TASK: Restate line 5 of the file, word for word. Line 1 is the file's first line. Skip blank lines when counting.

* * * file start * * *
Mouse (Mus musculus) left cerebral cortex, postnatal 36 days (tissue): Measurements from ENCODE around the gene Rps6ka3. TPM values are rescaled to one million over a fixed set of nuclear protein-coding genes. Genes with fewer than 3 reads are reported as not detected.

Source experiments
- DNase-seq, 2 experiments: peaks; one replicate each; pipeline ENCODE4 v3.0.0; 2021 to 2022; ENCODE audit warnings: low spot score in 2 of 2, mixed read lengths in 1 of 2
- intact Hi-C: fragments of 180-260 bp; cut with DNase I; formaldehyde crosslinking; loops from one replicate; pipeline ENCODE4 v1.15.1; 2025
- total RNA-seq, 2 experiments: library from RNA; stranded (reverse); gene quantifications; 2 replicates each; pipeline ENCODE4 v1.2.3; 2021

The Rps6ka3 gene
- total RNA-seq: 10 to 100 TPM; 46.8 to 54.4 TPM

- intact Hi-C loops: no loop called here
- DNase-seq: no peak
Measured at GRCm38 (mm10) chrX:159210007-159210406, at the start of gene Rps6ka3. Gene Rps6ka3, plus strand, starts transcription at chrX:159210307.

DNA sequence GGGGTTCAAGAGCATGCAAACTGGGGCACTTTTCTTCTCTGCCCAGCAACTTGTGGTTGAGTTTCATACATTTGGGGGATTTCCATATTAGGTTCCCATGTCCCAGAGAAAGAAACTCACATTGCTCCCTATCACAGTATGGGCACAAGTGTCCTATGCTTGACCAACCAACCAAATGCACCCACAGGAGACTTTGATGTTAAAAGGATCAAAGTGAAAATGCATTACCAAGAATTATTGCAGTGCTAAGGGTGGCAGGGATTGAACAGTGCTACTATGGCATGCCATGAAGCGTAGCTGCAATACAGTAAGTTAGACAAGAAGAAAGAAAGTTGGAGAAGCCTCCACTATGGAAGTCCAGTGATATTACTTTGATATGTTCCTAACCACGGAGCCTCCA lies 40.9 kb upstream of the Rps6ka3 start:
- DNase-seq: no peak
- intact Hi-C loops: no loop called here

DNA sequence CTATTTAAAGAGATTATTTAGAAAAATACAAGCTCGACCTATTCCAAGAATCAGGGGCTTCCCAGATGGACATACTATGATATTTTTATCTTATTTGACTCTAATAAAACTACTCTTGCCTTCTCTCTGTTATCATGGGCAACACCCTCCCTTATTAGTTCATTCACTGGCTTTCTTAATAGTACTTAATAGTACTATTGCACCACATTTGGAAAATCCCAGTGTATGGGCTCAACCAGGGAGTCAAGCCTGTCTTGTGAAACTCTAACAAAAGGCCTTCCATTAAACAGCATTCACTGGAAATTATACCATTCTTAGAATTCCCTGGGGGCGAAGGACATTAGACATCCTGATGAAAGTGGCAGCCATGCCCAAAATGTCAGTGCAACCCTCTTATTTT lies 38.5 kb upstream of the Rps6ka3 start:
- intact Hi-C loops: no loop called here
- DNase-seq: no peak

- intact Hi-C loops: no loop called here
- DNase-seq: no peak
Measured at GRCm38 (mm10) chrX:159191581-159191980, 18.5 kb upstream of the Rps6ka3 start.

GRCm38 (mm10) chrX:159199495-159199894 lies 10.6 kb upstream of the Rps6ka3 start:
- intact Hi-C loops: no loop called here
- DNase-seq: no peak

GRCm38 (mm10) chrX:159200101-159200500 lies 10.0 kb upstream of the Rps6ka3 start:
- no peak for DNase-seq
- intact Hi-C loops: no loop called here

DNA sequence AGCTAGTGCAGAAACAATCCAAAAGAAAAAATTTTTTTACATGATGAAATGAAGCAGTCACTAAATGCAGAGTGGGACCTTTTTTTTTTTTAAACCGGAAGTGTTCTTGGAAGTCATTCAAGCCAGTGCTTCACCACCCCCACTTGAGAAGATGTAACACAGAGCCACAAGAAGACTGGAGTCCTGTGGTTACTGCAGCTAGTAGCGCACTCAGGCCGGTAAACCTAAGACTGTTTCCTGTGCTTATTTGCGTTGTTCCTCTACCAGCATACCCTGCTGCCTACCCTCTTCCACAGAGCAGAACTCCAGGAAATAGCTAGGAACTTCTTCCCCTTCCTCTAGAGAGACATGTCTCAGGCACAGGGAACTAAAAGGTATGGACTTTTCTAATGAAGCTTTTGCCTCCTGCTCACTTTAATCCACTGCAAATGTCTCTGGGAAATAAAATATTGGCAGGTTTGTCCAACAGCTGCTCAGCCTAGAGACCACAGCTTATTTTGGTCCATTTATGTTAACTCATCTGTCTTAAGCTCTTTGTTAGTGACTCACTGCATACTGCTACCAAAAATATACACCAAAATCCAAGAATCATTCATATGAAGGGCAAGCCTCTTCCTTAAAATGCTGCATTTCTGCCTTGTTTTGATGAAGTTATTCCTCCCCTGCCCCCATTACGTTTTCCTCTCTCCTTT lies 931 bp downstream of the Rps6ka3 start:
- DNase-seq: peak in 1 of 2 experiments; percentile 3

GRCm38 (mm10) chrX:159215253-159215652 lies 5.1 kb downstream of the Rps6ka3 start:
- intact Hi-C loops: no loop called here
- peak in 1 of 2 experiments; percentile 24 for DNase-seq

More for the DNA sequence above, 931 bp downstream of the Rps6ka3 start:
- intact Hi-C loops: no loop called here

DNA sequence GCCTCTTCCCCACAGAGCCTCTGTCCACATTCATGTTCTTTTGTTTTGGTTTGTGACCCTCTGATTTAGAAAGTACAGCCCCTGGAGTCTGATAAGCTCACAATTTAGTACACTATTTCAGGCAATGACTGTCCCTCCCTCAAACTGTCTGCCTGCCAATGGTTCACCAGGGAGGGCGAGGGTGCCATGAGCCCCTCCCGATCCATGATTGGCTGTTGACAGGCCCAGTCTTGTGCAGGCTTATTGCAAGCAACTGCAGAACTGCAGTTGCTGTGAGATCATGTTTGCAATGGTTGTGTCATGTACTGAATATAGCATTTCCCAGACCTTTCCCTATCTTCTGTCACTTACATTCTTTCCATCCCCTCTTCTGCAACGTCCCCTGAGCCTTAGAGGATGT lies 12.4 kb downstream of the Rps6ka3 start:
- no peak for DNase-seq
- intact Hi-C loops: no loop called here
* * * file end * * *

- total RNA-seq, 2 experiments: library from RNA; stranded (reverse); gene quantifications; 2 replicates each; pipeline ENCODE4 v1.2.3; 2021